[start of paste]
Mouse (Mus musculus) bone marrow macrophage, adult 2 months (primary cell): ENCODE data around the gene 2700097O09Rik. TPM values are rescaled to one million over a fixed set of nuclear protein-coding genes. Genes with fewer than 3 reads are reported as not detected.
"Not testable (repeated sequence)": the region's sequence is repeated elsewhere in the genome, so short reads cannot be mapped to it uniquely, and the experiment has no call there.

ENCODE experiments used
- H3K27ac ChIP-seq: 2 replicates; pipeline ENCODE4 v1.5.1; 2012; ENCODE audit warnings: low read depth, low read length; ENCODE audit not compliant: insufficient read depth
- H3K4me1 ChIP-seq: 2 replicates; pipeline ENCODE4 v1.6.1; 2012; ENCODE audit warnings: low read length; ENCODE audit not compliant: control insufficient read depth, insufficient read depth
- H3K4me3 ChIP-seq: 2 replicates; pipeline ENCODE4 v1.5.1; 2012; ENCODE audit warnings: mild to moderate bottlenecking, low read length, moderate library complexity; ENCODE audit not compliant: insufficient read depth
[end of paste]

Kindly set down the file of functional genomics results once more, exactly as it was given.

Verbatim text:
Mouse (Mus musculus) bone marrow macrophage, adult 2 months (primary cell): ENCODE data around the gene 2700097O09Rik. TPM values are rescaled to one million over a fixed set of nuclear protein-coding genes. Genes with fewer than 3 reads are reported as not detected.
"Not testable (repeated sequence)": the region's sequence is repeated elsewhere in the genome, so short reads cannot be mapped to it uniquely, and the experiment has no call there.

ENCODE experiments used
- H3K27ac ChIP-seq: 2 replicates; pipeline ENCODE4 v1.5.1; 2012; ENCODE audit warnings: low read depth, low read length; ENCODE audit not compliant: insufficient read depth
- H3K4me1 ChIP-seq: 2 replicates; pipeline ENCODE4 v1.6.1; 2012; ENCODE audit warnings: low read length; ENCODE audit not compliant: control insufficient read depth, insufficient read depth
- H3K4me3 ChIP-seq: 2 replicates; pipeline ENCODE4 v1.5.1; 2012; ENCODE audit warnings: mild to moderate bottlenecking, low read length, moderate library complexity; ENCODE audit not compliant: insufficient read depth